[0082] Alternatively, the delay time may be varied by selecting one of a low-frequency oscillator and a high-frequency oscillator in an internal oscillator circuit through the switching ON/OFF of the switch SW3. In such alternative embodiment, the charge/discharge protection apparatus 1 further includes a delay circuit that determines the delay time upon detection of any of the overcharge condition, the over-discharge condition, the discharge-state overcurrent condition or the charge-state overcurrent condition. The delay circuit is constructed by an internal oscillator circuit and an internal counter circuit. The internal oscillator circuit includes a low-frequency oscillator and a high-frequency oscillator. When the battery pack is set in a normal operation, the charge/discharge protection apparatus selects the low-frequency oscillator in the internal oscillator circuit for the protection of the battery. When the battery pack is set in a test mode, the charge/discharge protection apparatus selects the high-frequency oscillator in the internal oscillator circuit so as to reduce the testing time of the charge/discharge protection apparatus.

[0083] The above-described charge/discharge protection apparatus provides increased reliability of the battery pack and shortens the entire period of a testing time when it is incorporated into the battery pack. The battery pack of the above-described embodiment is applicable to several mobile electronic systems, such as mobile phones, digital cameras and mini-disk drives.

[0084] In the above-described embodiments in FIG. 3 and FIG. 4, the test terminal of the IC chip is connected to the battery voltage Vdd via the pull-up resistor 101 or 201. When the switch SW3 is set in ON state, the output signal of the terminal TEST is set to the low level. The oscillation frequency of the oscillator is increased. The delay times upon detection of the various conditions of the battery are shortened by the increased oscillation frequency of the oscillator circuit. Alternatively, the test terminal of the IC chip may be connected to the battery voltage Vdd via a pull-down resistor, and the output signal of the terminal TEST may be set to the high level in order to increase the oscillation frequency of the ring oscillator. The charge/discharge protection apparatus 1 of such alternative embodiment is also effective in reducing the entire period of the operation test, especially in the case of the operation test using the delay time upon detection of the overcharge condition. The output signal of the terminal TEST may be set to the high level in order to increase the oscillation frequency of the ring oscillator.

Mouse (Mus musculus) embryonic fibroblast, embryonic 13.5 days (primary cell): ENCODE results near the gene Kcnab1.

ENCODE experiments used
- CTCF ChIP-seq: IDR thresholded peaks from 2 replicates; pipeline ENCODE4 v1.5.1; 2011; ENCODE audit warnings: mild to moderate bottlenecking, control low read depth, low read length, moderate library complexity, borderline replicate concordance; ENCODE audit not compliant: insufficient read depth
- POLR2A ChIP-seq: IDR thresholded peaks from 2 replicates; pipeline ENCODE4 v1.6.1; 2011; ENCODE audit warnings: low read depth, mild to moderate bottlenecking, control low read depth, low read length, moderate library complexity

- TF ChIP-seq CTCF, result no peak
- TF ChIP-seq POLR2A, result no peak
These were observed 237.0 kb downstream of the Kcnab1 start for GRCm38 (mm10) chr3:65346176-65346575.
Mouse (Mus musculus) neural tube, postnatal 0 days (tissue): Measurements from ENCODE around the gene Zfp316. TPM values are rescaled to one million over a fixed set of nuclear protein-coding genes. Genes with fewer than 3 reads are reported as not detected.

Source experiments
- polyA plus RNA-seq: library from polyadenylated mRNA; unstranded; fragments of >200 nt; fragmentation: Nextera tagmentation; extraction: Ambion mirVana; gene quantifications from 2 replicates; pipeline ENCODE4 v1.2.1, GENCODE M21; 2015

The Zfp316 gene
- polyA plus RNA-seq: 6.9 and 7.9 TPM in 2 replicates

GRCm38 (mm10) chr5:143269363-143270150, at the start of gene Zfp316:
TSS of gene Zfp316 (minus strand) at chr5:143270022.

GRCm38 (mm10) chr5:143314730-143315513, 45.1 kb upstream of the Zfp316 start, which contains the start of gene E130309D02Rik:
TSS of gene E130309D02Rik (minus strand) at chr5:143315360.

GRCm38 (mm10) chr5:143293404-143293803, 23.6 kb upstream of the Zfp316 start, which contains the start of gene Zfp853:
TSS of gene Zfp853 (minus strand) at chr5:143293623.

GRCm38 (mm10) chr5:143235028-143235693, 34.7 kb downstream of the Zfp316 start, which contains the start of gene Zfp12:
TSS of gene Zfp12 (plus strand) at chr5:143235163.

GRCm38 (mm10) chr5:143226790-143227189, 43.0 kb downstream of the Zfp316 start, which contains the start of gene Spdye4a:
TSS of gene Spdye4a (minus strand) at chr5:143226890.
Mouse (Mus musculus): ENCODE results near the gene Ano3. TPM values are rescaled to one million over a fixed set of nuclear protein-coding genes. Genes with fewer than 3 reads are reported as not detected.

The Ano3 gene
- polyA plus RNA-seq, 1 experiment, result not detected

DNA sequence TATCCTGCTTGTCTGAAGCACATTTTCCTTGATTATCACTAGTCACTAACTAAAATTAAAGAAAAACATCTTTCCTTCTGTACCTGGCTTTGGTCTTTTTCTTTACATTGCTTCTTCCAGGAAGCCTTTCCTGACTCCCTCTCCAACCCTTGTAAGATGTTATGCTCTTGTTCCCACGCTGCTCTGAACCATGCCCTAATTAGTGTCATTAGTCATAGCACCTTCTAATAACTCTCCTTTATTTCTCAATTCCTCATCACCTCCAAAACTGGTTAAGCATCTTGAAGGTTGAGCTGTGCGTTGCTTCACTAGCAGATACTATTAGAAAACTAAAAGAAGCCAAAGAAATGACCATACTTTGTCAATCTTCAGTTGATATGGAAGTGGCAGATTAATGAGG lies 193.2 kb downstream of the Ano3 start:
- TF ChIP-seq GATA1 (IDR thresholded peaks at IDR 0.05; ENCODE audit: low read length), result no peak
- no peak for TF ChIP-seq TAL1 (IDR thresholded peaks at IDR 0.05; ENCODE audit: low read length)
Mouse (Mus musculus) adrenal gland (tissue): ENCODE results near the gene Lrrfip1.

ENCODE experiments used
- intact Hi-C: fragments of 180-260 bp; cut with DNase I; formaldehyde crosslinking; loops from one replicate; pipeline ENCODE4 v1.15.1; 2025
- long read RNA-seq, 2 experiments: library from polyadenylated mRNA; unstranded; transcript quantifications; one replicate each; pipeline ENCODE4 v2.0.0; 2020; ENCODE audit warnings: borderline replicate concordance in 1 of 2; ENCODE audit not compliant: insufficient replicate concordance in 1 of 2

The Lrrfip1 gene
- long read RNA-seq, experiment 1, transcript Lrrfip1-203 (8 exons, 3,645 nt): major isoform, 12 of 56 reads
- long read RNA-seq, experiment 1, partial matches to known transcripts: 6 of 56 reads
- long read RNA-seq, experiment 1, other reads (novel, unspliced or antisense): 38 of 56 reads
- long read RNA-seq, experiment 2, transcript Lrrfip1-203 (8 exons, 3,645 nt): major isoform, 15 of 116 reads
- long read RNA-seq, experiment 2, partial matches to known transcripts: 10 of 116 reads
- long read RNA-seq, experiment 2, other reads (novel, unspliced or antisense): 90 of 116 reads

[0085] In the above-described embodiments in FIG. 3 and FIG. 4, the ring oscillator, which is constructed by the five constant current inverters, is incorporated into the oscillator circuit having the testing function. Alternatively, another ring oscillator having a different configuration or an oscillator of another type may be incorporated into the oscillator circuit having the testing function.

[0086] The present invention is not limited to the above-described embodiments, and variations and modifications may be made without departing from the scope of the present invention.

[0087] Further, the present invention is based on Japanese priority application No. 2000-29645, filed on Sep. 28, 2000, the entire contents of which are hereby incorporated by reference.

Referenced by
Citing PatentFiling datePublication dateApplicantTitle
US7579811Nov 12, 2004Aug 25, 2009Sony CorporationBattery pack, battery protection processing apparatus and control method thereof
US7728556 *Jul 31, 2006Jun 1, 2010Ricoh Company, Ltd.Semiconductor device for protecting rechargeable battery
US7772805May 15, 2007Aug 10, 2010Ricoh Company, Ltd.Charge/discharge protection circuit utilizing a charger connection recovery circuit that cycles a discharge control transistor on and off while a battery is over-discharged during charging
US7923968 *Aug 28, 2008Apr 12, 2011Seiko Instruments Inc.Charge and discharge control circuit and rechargeable power supply device
EP2190100A2 *Nov 16, 2009May 26, 2010Mitsumi Electric Co., Ltd.Overcurrent protection circuit of a rechargeable battery
Classifications
U.S. Classification320/136
International ClassificationH02J7/00
Cooperative ClassificationH02J2007/0037, H02J2007/004, H02J7/0031, H02J2007/0039
European ClassificationH02J7/00D1